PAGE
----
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Drugs and crime

You may think that the police will only arrest someone who's caught dealing drugs, but even using drugs could land you a large fine or worse. Find out more about the laws on drugs and drug use.

How drugs are classified

All drugs are put into one of three categories based on how dangerous they are.

Class A drugs are drugs that have the most harmful effects. These drugs include heroin, cocaine, ecstasy and LSD.

Class B drugs are drugs that are less dangerous than Class A ones, but they can still be harmful. Class B drugs include cannabis and some amphetamines.

Class C drugs are less dangerous to the user than Class A and Class B drugs. However, they are still classed as illegal and can be harmful. Class C drugs include ketamine, GHB and some tranquilisers.

Snapshot of drug use in the UK

The UK illegal drug market is thought to be worth between 4 billion and 6.6 billion:

  • class A drug use creates around 15.4 billion in crime and health costs each year
  • 99 per cent of that is caused by problematic drug use, usually involving heroin or crack cocaine
  • between a third and a half of robberies, burglaries and other thefts relate to drug use

Penalties for drug crimes

If you're caught with drugs in your bag or in your pocket, you may be charged with possessing an illegal substance, whether it's yours or not.

If you have been found in possession of drugs, the punishment that you receive will depend on the type of drug that the police found and your personal history.

If you were found with a Class C drug and you do not have a criminal history, you will get a formal warning or a police caution at the very least. If you're found with a Class A or B drug, or if you have a history of drug offences, you're likely to face a much tougher punishment.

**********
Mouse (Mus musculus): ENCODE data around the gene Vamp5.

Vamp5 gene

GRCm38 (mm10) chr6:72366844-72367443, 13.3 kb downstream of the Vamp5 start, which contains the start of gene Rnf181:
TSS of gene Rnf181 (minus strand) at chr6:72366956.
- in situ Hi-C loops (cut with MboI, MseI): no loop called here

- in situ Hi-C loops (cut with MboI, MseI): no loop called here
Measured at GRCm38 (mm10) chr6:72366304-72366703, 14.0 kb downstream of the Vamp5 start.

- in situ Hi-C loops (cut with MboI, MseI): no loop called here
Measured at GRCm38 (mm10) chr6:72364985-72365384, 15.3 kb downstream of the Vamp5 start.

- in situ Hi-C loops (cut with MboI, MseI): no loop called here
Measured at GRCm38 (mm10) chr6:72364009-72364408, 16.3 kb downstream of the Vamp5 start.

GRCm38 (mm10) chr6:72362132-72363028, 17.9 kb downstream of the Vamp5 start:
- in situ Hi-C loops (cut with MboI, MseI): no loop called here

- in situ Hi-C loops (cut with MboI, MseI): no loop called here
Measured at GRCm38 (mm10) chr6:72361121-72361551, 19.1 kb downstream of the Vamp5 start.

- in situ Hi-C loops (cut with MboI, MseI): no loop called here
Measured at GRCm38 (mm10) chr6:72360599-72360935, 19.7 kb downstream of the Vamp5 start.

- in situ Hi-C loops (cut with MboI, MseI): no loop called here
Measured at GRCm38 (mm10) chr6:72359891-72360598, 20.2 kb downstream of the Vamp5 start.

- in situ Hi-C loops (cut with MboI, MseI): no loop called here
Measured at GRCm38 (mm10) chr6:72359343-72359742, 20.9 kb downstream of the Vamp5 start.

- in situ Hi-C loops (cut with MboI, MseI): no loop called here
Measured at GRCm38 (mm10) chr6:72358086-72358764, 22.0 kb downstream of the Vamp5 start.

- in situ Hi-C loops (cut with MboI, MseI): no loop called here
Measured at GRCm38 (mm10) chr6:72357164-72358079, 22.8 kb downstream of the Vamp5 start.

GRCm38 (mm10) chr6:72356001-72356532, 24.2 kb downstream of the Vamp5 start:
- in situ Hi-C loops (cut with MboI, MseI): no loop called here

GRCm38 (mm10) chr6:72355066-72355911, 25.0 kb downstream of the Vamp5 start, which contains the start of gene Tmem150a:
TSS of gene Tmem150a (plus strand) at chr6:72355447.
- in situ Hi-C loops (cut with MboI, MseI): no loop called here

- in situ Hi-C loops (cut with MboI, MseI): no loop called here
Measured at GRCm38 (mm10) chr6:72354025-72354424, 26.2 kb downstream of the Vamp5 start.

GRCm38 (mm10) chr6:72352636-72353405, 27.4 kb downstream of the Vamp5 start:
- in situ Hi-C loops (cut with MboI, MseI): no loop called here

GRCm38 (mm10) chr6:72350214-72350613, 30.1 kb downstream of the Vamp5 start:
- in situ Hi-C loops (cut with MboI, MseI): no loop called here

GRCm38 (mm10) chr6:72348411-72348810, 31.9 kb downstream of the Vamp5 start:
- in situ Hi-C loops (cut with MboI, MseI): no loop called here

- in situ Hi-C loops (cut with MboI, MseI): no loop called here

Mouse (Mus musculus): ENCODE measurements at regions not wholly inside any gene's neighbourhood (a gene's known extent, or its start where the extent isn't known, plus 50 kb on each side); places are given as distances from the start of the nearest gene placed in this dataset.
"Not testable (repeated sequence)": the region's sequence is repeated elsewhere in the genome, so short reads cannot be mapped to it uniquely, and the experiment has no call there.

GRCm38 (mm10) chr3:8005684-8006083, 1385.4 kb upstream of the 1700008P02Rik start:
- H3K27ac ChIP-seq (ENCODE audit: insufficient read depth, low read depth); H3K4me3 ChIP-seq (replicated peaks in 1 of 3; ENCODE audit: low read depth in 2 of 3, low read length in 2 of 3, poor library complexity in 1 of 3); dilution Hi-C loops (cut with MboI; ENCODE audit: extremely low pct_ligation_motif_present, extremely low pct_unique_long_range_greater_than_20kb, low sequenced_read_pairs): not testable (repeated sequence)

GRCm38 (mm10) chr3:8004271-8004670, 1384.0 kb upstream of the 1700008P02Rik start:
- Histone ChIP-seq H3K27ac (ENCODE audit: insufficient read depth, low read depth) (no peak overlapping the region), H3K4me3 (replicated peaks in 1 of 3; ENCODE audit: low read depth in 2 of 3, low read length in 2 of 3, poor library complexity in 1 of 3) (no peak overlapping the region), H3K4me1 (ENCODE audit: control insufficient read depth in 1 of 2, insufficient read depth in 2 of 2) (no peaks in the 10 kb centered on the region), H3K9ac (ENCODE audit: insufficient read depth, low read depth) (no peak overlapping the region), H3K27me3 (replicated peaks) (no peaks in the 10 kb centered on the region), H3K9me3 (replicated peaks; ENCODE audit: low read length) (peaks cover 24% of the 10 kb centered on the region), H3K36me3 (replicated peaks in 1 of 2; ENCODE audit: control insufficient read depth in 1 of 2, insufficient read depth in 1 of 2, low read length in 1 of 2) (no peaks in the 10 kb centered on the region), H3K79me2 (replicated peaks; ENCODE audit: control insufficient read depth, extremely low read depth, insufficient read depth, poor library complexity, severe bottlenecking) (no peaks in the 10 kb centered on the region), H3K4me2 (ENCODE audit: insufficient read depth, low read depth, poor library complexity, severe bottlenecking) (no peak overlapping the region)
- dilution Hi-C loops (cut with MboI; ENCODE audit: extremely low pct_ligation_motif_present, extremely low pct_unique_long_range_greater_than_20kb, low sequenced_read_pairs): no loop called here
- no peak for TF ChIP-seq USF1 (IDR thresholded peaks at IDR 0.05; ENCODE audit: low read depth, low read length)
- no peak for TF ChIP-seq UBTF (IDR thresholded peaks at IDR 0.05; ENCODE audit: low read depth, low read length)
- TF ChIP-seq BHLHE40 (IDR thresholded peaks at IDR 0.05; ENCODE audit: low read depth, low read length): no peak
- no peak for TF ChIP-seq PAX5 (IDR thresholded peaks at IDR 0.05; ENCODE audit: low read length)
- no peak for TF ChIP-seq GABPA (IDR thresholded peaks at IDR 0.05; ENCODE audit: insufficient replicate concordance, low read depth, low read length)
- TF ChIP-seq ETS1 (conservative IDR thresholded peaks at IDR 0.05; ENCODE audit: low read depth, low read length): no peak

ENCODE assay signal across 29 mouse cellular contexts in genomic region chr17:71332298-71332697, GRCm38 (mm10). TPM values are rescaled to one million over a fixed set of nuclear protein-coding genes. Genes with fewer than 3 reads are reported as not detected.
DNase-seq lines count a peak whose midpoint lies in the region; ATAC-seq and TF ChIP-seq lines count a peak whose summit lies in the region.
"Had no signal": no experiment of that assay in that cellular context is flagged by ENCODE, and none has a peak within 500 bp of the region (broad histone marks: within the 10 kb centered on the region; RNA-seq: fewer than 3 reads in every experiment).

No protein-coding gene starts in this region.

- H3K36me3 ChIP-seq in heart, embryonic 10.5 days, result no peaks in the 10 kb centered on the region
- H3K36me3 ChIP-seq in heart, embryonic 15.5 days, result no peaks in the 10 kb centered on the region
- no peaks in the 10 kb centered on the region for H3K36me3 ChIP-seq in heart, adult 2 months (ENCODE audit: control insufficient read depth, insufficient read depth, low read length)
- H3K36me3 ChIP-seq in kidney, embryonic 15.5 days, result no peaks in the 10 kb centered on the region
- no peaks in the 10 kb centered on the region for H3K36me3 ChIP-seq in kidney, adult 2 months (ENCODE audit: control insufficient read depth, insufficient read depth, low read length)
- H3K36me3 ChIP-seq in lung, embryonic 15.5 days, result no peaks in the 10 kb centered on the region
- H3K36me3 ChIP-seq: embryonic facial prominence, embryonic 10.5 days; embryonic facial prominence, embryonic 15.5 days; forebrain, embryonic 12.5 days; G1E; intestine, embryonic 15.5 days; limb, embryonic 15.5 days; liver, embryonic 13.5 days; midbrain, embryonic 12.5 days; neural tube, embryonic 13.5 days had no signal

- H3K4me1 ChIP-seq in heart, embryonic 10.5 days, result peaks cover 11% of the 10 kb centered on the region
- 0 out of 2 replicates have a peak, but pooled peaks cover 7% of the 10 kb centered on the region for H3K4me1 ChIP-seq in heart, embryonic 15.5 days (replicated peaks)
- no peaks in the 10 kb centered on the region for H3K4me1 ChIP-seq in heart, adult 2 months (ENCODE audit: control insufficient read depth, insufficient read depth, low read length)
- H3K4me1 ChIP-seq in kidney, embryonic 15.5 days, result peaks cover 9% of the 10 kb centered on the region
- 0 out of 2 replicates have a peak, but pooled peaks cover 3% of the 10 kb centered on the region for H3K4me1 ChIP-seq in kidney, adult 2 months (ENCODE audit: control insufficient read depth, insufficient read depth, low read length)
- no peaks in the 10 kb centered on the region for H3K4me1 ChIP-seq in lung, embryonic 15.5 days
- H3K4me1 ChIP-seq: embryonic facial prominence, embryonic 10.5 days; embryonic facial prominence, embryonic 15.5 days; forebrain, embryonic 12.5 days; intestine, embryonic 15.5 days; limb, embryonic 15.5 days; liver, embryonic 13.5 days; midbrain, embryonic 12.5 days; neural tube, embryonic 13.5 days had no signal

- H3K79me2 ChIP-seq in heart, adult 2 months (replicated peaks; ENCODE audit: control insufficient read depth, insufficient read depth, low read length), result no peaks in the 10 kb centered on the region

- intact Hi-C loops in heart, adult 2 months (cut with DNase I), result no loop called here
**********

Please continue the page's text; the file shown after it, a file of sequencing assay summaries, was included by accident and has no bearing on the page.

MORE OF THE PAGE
If you're under 17, the police are allowed to tell your parent or carer that you've been caught.

The maximum sentences for possession of each class of drug are:

  • up to seven years in prison or an unlimited fine (or both) for a Class A drug
  • up to five years in prison or an unlimited fine (or both) for a Class B drug
  • up to two years in prison or an unlimited fine (or both) for a Class C drug

These sentences can increase a lot more if you are found to be dealing in drugs or supplying them - even if it's just to friends or if no money changed hands.

If you are caught in possession of cannabis, the police may:

  • give you a warning for a first offence of possession
  • give you a penalty notice for disorder (an on-the-spot fine of 80) for a second offence
  • arrest you if it is the third time you have been caught with cannabis; this could lead to conviction and a criminal record
  • confiscate the drug

Punishments for supplying drugs are a lot tougher than those for possession. Supplying drugs doesn't just apply to dealers. If the police think you intended to share drugs with your friends, that is still considered to be supplying.

The police are more likely to charge you if they suspect you intended to supply drugs, but will still take into account the amount of drugs that you had and your criminal record.

The maximum sentences for intent to supply drugs are:

  • up to life in prison or an unlimited fine (or both) for a Class A drug
  • up to 14 years in prison or an unlimited fine (or both) for a Class B or Class C drug

This content is subject to Crown Copyright

Source:
DirectGov
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